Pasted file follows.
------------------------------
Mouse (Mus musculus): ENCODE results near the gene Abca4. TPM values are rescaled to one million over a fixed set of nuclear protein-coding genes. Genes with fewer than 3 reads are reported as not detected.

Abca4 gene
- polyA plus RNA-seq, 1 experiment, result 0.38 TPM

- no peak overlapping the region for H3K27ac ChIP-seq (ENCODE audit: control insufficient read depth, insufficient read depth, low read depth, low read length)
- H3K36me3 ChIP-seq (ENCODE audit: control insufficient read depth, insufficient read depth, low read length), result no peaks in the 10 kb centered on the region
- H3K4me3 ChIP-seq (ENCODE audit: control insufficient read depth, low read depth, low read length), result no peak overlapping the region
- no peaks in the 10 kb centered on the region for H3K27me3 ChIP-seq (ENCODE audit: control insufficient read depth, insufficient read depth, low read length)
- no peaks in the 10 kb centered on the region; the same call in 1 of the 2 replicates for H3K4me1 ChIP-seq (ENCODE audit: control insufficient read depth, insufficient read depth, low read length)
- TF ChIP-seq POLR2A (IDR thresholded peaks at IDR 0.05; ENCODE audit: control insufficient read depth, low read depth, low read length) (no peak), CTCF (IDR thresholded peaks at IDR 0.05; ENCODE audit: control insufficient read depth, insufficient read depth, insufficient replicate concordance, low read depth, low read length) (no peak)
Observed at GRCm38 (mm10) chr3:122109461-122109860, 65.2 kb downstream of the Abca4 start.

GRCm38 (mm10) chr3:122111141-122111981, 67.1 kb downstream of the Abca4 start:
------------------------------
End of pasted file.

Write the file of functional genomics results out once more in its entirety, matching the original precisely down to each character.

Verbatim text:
Mouse (Mus musculus): ENCODE results near the gene Abca4. TPM values are rescaled to one million over a fixed set of nuclear protein-coding genes. Genes with fewer than 3 reads are reported as not detected.

Abca4 gene
- polyA plus RNA-seq, 1 experiment, result 0.38 TPM

- no peak overlapping the region for H3K27ac ChIP-seq (ENCODE audit: control insufficient read depth, insufficient read depth, low read depth, low read length)
- H3K36me3 ChIP-seq (ENCODE audit: control insufficient read depth, insufficient read depth, low read length), result no peaks in the 10 kb centered on the region
- H3K4me3 ChIP-seq (ENCODE audit: control insufficient read depth, low read depth, low read length), result no peak overlapping the region
- no peaks in the 10 kb centered on the region for H3K27me3 ChIP-seq (ENCODE audit: control insufficient read depth, insufficient read depth, low read length)
- no peaks in the 10 kb centered on the region; the same call in 1 of the 2 replicates for H3K4me1 ChIP-seq (ENCODE audit: control insufficient read depth, insufficient read depth, low read length)
- TF ChIP-seq POLR2A (IDR thresholded peaks at IDR 0.05; ENCODE audit: control insufficient read depth, low read depth, low read length) (no peak), CTCF (IDR thresholded peaks at IDR 0.05; ENCODE audit: control insufficient read depth, insufficient read depth, insufficient replicate concordance, low read depth, low read length) (no peak)
Observed at GRCm38 (mm10) chr3:122109461-122109860, 65.2 kb downstream of the Abca4 start.

GRCm38 (mm10) chr3:122111141-122111981, 67.1 kb downstream of the Abca4 start: